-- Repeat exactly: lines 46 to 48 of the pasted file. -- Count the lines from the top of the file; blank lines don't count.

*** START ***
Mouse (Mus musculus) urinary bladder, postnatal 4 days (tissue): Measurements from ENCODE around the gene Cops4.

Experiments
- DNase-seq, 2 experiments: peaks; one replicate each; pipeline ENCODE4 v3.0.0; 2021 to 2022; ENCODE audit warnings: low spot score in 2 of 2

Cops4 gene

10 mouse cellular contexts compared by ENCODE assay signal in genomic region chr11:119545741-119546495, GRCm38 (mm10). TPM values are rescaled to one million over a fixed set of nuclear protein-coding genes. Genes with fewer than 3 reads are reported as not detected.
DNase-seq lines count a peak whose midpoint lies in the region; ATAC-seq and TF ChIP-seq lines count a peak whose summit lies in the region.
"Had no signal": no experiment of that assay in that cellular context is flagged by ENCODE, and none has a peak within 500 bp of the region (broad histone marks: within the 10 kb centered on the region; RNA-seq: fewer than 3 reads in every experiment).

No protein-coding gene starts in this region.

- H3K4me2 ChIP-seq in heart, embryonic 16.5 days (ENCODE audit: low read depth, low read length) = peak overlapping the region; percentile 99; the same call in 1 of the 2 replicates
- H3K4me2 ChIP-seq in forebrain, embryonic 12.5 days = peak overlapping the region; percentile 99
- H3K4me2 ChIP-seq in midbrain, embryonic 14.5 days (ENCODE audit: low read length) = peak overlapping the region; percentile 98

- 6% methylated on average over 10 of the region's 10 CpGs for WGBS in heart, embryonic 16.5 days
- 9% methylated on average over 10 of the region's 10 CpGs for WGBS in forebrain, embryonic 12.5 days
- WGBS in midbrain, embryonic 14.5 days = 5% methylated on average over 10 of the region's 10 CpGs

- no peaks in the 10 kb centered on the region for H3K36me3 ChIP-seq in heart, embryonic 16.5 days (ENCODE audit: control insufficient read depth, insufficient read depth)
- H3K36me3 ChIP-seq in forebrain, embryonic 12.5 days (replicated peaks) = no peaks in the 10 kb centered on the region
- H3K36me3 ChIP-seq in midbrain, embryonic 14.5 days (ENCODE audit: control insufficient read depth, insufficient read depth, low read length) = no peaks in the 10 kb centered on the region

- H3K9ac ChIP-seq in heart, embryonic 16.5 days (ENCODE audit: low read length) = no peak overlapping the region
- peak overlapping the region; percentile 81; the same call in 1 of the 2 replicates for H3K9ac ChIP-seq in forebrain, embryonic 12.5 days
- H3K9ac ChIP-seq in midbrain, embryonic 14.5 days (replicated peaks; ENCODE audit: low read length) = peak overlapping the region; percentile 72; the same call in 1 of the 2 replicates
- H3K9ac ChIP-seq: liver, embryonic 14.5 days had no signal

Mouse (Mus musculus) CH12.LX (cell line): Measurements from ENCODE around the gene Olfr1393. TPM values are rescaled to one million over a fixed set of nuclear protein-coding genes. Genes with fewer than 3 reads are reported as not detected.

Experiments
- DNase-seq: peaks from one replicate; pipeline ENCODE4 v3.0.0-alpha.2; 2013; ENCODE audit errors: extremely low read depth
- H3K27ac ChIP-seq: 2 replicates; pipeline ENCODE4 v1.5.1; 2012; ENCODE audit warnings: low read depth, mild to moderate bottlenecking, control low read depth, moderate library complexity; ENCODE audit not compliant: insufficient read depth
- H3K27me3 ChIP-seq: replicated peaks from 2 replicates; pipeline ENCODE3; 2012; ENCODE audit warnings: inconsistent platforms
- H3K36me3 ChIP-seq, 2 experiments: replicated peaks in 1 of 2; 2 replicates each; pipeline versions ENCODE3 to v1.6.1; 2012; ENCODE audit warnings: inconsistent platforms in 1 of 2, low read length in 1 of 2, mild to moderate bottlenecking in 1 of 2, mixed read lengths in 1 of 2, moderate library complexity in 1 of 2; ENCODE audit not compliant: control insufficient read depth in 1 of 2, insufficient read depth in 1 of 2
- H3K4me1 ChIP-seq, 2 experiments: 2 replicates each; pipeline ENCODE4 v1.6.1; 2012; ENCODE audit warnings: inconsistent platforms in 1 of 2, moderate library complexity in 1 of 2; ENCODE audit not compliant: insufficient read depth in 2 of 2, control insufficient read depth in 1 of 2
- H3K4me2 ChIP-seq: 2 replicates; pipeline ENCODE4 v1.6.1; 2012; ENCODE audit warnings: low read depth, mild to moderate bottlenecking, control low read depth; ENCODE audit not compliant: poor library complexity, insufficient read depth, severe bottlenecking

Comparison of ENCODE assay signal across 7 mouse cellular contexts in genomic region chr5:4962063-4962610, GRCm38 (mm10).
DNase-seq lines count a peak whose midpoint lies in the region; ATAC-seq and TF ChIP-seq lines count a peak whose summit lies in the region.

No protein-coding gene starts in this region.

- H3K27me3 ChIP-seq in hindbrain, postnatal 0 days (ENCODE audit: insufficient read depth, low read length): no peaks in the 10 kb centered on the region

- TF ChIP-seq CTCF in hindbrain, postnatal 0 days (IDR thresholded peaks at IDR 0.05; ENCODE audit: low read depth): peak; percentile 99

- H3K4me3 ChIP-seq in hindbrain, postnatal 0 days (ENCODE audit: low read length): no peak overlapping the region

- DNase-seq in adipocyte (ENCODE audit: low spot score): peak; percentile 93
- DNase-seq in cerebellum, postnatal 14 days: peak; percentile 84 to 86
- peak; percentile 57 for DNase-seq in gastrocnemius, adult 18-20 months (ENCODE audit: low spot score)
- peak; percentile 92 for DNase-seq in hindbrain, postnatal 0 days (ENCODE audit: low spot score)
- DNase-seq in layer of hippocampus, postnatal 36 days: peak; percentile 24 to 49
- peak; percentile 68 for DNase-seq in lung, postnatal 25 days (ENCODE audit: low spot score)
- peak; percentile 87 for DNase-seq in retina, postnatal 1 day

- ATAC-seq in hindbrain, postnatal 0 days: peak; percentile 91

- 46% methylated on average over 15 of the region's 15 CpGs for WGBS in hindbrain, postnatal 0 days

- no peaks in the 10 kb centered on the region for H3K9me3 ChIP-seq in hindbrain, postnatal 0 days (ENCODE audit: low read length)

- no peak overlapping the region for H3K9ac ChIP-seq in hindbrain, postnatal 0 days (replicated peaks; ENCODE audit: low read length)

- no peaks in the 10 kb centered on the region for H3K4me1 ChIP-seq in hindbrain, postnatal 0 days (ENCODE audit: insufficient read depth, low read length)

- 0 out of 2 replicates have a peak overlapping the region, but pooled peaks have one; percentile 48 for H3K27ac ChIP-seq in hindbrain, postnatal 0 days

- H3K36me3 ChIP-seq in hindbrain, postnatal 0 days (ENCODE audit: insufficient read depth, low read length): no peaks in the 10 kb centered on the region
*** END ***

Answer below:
- no peak overlapping the region for H3K9ac ChIP-seq in hindbrain, postnatal 0 days (replicated peaks; ENCODE audit: low read length)

- no peaks in the 10 kb centered on the region for H3K4me1 ChIP-seq in hindbrain, postnatal 0 days (ENCODE audit: insufficient read depth, low read length)

- 0 out of 2 replicates have a peak overlapping the region, but pooled peaks have one; percentile 48 for H3K27ac ChIP-seq in hindbrain, postnatal 0 days